A Year To Go Til Big Games
29 November 2004
A Year To Go Til Big Games
Large international contingent on its way
30 November is an important date in the life of Special Olympics New Zealand, the charitable organisation promoting sporting opportunities to people with intellectual disabilities throughout the country.
The sixth Special Olympics Summer Games start in Christchurch on 30 November 2005, exactly 12 months away. Organisation of the Games has been well under way for several months.
The original estimate of 2000 athletes and coaches attending has already been exceeded, with a particularly strong response from overseas. Eight Asia-Pacific countries have confirmed their participation - Australia, Brunei, Indonesia, Malaysia, Nippon (Japan), the Philippines, Singapore and Thailand.
Not surprisingly, Australia will send the largest team from overseas with an estimated 86 athletes and coaches.
Games director Grant Quinn, founder of the Special Olympics movement in New Zealand 21 years ago, said he was delighted with the response. "This is tremendous news for the organisation and for New Zealand," he said. "These will be the biggest and best games ever run by Special Olympics in New Zealand and will help enormously in raising our profile both locally and internationally."
Christchurch mayor Garry Moore echoed Grant Quinn's comments: "This is a huge event for us and it will give the city a real buzz of excitement and fun. The eyes of the nation and the Asia-Pacific region will be on us and we can't wait for the Games to begin."
Meanwhile, well-known Canterbury personality Adrienne, Lady Stewart has been appointed Games Patron and radio network More FM has made Special Olympics its community project for 2005.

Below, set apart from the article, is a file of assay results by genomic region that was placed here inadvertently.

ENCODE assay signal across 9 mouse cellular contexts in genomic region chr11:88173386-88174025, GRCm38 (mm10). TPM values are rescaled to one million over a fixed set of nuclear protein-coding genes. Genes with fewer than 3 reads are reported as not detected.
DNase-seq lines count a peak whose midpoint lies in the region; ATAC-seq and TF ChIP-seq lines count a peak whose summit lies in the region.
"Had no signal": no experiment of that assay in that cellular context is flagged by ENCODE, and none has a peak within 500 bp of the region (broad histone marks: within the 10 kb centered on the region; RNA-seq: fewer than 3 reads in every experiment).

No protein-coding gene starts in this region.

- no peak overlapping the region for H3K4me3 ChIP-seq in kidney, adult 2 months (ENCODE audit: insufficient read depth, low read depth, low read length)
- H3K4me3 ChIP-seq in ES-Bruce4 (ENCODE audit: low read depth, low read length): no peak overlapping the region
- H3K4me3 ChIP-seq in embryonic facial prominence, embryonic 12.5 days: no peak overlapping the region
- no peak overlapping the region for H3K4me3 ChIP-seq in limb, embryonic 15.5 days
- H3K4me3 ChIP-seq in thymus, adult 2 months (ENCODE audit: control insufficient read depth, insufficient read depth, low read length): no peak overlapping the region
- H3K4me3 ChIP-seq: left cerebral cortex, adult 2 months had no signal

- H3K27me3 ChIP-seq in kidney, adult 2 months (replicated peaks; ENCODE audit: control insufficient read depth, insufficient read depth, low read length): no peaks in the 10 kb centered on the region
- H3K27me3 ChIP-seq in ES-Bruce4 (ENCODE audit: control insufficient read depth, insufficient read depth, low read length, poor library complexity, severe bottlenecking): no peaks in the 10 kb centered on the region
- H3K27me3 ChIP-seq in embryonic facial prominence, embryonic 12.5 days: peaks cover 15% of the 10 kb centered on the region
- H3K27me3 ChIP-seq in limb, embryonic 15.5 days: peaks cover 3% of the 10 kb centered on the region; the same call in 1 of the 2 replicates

"We are very fortunate to have Lady Stewart aboard - she has great energy and is extremely supportive. She will be a real asset in terms of our communications with the Canterbury community," Grant Quinn said. "More FM has generously agreed to pick up our Sponsor an Athlete programme which is a key fundraiser to help get all the athletes to the Games from around the country. Obviously this will be an expensive exercise and we certainly don't want anyone to miss out on what will be for many the biggest highlight of their lives."
The Special Olympics New Zealand National and Asia Pacific Invitation Games, to give them their full title, will be held from 30 November to 3 December 2005 over
3 competition days. Competition will be offered in 11 sports - track and field, swimming, gymnastics, powerlifting, soccer, bocce (a variant of petanque), basketball, equestrian, golf, indoor bowls and ten pin bowling. There will also be
3 demonstration sports - badminton, cycling and table tennis.
Notes: Special Olympics New Zealand (SONZ) is a registered charitable organisation which has operated throughout New Zealand since 1983. It is dedicated to providing sports training and competition for children and adults with an intellectual disability. SONZ emphasises participation for individuals at all levels of ability, achieving personal best performances, and regular coaching, training and competition for all athletes. Over 3600 athletes currently participate on a regular basis. SONZ is supported by SKYCITY Auckland Community Trust (SKYCITY has been principal sponsor of SONZ since 1996), SPARC and Provender.
Special Olympics was founded in the US in 1968 by Eunice Kennedy Shriver. There are more than 150 accredited national programmes world wide. The flagship events for the movement are the international Special Olympics World Games, which are held every two years alternating between summer and winter games. The last summer games were held in Dublin, Ireland, in June 2003. New Zealand athletes brought home 60 medals, including 20 gold.
The next international event in which New Zealand will compete is the World Winter Games to be held in Nagano, Japan, in mid February 2005. New Zealand's largest ever national event, the Special Olympics New Zealand National and Asia-Pacific Invitation Games, will be held in Christchurch in November/December 2005. Some 2000 athletes are expected, including a number from overseas.